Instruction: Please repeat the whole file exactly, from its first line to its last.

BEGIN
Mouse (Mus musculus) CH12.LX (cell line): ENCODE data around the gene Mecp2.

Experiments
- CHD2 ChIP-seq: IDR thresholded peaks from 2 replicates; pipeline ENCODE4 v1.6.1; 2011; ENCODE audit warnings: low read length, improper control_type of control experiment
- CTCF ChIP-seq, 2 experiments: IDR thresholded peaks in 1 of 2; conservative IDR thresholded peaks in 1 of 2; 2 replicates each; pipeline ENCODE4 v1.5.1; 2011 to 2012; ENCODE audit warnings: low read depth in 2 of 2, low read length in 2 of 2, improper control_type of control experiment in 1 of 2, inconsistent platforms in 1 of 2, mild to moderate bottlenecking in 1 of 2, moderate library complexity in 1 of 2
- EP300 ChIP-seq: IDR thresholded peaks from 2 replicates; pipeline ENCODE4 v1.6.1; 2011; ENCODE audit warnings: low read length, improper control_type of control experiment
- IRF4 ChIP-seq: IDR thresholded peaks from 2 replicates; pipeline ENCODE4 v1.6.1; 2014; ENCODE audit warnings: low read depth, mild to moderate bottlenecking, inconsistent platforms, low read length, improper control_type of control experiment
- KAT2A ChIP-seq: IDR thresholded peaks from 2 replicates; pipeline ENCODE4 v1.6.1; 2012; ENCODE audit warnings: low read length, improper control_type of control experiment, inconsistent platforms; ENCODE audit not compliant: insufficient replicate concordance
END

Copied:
Mouse (Mus musculus) CH12.LX (cell line): ENCODE data around the gene Mecp2.

Experiments
- CHD2 ChIP-seq: IDR thresholded peaks from 2 replicates; pipeline ENCODE4 v1.6.1; 2011; ENCODE audit warnings: low read length, improper control_type of control experiment
- CTCF ChIP-seq, 2 experiments: IDR thresholded peaks in 1 of 2; conservative IDR thresholded peaks in 1 of 2; 2 replicates each; pipeline ENCODE4 v1.5.1; 2011 to 2012; ENCODE audit warnings: low read depth in 2 of 2, low read length in 2 of 2, improper control_type of control experiment in 1 of 2, inconsistent platforms in 1 of 2, mild to moderate bottlenecking in 1 of 2, moderate library complexity in 1 of 2
- EP300 ChIP-seq: IDR thresholded peaks from 2 replicates; pipeline ENCODE4 v1.6.1; 2011; ENCODE audit warnings: low read length, improper control_type of control experiment
- IRF4 ChIP-seq: IDR thresholded peaks from 2 replicates; pipeline ENCODE4 v1.6.1; 2014; ENCODE audit warnings: low read depth, mild to moderate bottlenecking, inconsistent platforms, low read length, improper control_type of control experiment
- KAT2A ChIP-seq: IDR thresholded peaks from 2 replicates; pipeline ENCODE4 v1.6.1; 2012; ENCODE audit warnings: low read length, improper control_type of control experiment, inconsistent platforms; ENCODE audit not compliant: insufficient replicate concordance